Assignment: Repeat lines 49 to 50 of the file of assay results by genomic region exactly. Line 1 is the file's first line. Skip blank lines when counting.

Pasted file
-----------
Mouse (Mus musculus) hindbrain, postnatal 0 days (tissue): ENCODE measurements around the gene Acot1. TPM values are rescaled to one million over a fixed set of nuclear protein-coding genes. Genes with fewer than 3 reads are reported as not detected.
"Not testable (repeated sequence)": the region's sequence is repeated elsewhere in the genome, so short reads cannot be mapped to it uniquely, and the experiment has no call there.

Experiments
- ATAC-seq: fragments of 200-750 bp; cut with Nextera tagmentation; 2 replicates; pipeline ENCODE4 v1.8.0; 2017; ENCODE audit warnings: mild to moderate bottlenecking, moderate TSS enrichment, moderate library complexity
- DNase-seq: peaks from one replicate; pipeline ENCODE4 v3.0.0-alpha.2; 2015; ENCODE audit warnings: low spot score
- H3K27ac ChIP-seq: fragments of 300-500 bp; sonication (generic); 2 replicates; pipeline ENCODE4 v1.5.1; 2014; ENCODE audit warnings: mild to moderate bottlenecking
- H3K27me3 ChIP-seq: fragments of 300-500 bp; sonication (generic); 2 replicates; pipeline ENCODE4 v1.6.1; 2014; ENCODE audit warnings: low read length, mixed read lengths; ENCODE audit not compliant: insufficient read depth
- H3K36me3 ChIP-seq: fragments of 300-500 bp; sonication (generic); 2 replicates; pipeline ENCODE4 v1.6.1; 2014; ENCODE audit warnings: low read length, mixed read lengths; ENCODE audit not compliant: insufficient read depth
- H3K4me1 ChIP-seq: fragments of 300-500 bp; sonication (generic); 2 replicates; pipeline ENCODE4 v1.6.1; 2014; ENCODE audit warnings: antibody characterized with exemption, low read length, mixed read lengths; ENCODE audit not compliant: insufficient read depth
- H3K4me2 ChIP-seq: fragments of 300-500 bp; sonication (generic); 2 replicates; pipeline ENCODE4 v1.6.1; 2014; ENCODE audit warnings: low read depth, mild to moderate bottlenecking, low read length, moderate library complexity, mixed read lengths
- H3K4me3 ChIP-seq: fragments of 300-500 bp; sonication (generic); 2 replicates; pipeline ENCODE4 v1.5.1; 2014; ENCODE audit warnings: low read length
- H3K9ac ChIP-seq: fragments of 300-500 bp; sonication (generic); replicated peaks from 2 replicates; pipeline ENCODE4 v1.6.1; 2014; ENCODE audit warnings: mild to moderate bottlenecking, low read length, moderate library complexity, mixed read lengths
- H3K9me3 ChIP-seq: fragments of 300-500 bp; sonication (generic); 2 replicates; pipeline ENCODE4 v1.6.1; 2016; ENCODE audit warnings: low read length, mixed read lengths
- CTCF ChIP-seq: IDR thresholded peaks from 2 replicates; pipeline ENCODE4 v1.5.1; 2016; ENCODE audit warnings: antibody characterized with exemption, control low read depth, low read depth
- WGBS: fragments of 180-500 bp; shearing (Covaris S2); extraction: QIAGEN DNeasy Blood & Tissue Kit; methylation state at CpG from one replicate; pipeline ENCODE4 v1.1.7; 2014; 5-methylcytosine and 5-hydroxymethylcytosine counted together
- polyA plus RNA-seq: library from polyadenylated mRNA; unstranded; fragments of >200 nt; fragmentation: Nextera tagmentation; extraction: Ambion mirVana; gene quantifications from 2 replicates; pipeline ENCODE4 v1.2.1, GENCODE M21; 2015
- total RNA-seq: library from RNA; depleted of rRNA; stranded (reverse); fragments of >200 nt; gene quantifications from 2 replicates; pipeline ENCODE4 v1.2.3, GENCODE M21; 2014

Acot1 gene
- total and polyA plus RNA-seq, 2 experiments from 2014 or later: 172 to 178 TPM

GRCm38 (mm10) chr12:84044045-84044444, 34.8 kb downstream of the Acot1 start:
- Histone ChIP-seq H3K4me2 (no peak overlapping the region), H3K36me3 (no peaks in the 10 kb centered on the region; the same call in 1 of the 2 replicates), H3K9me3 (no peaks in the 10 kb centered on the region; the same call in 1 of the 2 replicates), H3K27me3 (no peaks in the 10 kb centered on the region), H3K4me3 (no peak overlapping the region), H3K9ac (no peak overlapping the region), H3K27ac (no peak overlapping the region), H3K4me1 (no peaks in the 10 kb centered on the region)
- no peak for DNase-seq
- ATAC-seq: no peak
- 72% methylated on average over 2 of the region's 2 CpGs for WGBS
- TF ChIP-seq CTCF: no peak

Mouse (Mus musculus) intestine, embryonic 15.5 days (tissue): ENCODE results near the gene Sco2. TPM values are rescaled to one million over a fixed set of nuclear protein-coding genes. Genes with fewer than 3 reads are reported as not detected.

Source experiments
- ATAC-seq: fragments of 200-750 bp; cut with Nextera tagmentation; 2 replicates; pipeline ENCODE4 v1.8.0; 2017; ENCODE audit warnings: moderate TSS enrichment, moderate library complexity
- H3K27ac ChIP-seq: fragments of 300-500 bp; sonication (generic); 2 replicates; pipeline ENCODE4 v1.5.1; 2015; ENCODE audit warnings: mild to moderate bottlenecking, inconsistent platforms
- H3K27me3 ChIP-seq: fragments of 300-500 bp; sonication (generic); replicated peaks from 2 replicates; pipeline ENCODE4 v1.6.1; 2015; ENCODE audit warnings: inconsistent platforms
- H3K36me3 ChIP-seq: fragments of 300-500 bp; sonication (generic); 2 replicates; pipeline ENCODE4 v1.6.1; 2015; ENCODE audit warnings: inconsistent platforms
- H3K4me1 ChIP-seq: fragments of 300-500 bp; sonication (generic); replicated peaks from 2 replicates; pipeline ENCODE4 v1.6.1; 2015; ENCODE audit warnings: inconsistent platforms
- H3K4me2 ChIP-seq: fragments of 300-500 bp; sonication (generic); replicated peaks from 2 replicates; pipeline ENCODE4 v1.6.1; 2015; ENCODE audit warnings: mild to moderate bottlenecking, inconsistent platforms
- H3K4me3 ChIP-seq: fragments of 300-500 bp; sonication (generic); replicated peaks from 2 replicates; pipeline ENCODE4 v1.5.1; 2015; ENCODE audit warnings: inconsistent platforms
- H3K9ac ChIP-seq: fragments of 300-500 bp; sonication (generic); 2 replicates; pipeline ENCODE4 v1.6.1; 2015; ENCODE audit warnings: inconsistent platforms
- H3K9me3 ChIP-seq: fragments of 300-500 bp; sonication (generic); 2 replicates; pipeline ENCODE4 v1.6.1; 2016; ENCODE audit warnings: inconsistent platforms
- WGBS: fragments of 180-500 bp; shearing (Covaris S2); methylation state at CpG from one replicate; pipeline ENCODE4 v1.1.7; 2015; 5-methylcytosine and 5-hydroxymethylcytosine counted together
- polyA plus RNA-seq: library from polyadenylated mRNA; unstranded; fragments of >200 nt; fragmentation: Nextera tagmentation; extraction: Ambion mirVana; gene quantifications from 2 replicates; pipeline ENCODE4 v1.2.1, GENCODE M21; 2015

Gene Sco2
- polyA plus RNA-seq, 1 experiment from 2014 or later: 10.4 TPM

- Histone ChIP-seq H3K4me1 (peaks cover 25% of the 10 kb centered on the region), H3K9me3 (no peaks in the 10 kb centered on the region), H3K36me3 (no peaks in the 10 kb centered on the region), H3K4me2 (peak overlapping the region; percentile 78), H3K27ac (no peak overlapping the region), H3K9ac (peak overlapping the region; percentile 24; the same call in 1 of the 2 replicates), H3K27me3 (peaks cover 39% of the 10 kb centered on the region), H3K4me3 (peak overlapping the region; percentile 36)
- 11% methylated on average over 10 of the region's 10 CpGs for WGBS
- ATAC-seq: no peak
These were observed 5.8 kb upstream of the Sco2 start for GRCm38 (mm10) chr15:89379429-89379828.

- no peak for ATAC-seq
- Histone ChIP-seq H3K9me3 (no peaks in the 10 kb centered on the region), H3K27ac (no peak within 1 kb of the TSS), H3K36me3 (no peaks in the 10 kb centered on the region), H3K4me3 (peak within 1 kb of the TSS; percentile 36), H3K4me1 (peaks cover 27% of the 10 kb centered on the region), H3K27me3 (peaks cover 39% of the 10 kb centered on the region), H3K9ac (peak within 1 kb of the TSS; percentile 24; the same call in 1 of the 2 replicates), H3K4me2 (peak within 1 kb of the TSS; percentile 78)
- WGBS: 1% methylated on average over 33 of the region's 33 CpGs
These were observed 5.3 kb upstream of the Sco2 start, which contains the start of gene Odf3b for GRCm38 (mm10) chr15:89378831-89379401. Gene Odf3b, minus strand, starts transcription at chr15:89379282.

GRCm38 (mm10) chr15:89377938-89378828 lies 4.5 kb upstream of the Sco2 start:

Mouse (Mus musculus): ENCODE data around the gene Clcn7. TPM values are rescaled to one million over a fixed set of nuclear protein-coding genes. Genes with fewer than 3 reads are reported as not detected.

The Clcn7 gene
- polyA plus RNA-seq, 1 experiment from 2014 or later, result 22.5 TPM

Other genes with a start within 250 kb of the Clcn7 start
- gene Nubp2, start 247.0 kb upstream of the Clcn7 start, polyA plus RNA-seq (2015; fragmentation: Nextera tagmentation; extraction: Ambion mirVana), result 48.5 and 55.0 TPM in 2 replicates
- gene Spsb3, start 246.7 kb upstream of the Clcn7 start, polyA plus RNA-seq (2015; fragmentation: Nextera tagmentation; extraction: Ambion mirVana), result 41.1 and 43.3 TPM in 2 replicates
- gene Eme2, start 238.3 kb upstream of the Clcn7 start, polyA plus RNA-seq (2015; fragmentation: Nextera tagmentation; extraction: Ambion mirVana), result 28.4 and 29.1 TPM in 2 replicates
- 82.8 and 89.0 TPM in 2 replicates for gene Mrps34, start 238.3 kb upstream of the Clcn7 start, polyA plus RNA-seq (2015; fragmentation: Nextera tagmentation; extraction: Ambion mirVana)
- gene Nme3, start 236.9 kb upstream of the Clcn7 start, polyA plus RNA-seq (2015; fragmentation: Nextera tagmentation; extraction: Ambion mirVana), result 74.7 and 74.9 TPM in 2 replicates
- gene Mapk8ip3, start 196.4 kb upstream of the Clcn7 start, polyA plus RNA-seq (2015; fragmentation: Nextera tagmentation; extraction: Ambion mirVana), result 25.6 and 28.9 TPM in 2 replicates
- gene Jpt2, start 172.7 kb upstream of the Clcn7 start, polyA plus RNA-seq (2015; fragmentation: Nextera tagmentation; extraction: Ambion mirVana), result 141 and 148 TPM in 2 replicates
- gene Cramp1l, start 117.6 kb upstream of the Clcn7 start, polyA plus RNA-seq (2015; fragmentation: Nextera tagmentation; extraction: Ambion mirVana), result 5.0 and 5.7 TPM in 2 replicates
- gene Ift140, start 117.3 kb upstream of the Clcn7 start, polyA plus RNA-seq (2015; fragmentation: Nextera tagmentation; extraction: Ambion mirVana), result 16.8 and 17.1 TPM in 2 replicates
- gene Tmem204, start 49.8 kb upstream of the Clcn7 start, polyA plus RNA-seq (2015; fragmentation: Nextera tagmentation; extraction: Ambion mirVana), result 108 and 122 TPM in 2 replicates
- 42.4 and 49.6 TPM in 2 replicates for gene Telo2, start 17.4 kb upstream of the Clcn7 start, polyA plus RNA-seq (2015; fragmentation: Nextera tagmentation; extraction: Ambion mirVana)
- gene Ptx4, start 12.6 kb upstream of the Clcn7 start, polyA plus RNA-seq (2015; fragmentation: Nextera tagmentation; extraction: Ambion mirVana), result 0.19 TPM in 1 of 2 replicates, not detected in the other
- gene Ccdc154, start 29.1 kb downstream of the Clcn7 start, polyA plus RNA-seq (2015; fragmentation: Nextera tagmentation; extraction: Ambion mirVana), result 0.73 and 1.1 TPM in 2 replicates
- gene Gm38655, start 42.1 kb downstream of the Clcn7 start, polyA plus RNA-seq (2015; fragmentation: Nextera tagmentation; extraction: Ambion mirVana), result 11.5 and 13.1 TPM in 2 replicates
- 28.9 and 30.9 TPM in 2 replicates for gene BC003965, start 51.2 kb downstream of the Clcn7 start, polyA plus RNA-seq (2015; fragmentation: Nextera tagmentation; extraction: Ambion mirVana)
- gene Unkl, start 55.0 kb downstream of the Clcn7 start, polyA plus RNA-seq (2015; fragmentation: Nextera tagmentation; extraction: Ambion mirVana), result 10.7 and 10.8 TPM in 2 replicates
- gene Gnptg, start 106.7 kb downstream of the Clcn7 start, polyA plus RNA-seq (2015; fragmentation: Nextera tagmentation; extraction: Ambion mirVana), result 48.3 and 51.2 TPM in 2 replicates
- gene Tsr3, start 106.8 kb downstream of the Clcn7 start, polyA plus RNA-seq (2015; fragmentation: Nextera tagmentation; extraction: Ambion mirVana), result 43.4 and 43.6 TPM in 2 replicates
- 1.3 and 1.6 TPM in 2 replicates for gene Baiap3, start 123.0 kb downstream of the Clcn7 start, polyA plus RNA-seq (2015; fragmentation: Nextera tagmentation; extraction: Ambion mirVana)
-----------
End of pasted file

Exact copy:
GRCm38 (mm10) chr15:89377938-89378828 lies 4.5 kb upstream of the Sco2 start:

Mouse (Mus musculus): ENCODE data around the gene Clcn7. TPM values are rescaled to one million over a fixed set of nuclear protein-coding genes. Genes with fewer than 3 reads are reported as not detected.